On the other hand, many failures of bonesetting procedures have been reported, leading to a bad reputation of the providers. Bonesetters have been widely criticized for their use of ‘irrational’ methods. Oginni23 calculated a high failure rate of 66.7% among patients who voluntarily opted out of TBS treatment. The traditional bandaging method of applying splints directly to skin has often been mocked as nothing more than the traditional tourniquet fracture splint24. The literature is full of reports detailing gruesome complications caused by bonesetting practices24-33.

Impact of Bonesetters related to Healthcare Delivery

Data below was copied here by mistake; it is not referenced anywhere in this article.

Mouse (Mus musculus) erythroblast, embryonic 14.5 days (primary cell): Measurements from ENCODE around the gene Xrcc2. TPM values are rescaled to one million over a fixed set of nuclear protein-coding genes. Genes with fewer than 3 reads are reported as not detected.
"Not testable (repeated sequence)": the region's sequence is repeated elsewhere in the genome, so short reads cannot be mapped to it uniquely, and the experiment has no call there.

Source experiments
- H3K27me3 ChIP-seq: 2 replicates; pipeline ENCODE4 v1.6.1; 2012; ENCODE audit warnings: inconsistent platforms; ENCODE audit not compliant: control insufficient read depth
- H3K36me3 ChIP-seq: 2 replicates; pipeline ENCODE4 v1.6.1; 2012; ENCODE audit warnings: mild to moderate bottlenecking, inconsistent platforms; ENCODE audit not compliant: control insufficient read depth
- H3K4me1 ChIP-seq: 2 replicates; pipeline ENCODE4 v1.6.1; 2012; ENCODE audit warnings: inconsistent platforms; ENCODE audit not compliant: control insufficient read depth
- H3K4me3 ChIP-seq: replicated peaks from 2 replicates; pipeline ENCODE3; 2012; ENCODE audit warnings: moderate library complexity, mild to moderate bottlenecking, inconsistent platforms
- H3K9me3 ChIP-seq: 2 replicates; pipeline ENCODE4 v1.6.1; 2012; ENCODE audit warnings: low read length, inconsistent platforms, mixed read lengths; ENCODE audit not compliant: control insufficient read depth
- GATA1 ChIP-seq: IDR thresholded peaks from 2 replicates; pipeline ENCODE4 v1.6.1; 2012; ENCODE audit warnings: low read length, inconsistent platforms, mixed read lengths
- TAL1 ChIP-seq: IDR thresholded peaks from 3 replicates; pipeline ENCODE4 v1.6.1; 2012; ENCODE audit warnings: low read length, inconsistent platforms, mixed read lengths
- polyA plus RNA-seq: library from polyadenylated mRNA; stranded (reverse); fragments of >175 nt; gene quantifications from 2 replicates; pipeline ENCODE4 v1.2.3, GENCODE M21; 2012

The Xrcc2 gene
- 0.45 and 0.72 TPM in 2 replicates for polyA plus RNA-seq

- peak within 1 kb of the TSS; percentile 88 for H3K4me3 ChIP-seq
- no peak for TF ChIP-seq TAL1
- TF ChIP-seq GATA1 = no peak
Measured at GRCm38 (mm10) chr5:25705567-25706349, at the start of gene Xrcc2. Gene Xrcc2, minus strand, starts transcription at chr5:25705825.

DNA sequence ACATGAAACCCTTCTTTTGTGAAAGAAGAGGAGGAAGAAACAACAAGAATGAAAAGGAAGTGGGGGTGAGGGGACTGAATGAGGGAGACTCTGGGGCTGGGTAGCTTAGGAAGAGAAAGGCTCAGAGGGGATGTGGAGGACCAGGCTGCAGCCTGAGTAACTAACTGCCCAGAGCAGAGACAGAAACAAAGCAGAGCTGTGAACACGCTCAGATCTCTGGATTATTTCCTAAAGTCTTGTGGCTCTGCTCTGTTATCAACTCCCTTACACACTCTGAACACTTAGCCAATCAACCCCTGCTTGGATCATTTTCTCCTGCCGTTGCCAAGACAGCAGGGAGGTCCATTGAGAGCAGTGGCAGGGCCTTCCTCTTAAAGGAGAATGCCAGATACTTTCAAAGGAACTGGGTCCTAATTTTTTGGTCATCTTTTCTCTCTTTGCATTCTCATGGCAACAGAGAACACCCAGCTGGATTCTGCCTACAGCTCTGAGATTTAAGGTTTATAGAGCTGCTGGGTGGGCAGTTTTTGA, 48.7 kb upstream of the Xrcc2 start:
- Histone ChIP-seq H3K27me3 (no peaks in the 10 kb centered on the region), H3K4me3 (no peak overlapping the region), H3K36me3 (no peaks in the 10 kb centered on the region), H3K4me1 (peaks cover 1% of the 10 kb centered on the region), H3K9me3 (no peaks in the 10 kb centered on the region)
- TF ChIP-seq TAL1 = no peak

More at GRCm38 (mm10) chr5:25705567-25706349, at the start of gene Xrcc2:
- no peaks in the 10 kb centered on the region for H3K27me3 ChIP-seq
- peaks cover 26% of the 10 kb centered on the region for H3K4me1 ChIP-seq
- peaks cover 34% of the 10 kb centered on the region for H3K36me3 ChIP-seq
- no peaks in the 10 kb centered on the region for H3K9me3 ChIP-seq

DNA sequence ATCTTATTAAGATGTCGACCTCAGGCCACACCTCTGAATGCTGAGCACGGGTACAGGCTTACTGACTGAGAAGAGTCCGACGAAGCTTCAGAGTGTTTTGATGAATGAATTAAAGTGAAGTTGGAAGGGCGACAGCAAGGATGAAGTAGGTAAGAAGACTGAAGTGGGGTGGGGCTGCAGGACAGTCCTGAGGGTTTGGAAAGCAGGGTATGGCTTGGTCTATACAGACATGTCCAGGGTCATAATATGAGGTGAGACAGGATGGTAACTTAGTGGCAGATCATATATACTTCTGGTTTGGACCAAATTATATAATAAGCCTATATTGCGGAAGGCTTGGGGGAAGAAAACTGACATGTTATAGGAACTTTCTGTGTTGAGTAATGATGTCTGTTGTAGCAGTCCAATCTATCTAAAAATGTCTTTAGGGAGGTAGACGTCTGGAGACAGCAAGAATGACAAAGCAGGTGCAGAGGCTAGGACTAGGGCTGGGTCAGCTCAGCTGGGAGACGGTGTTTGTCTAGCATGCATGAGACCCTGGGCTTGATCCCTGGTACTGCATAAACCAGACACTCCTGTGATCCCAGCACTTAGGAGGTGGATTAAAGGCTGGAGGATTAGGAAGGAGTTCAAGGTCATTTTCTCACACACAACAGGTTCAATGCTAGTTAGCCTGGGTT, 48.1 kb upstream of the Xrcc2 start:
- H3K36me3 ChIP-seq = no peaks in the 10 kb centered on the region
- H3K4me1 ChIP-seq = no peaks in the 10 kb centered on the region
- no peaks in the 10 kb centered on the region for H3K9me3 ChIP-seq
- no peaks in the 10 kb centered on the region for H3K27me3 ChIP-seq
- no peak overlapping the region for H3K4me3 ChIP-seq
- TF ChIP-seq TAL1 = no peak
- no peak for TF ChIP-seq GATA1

Modern practitioners often point out that when bonesetters try to treat more serious injuries, the patient usually ends up requiring operative intervention resulting in diminished chances of successful outcomes. In their opinion, the bonesetters’ main reputation comes from treating minor injuries such as sprains or soft tissue damage. Abebe and Ayehu34 have observed that modern health practitioners generally stand against the promotion of traditional medicine and its integration with the modern healthcare delivery system. Thus, there is an atmosphere of mistrust between the two sectors. But Bishaw35 stated that the alleged antagonism between orthodox and unorthodox practice is a mere exaggeration and practitioners in each seldom realize that they are actually dependent on each other.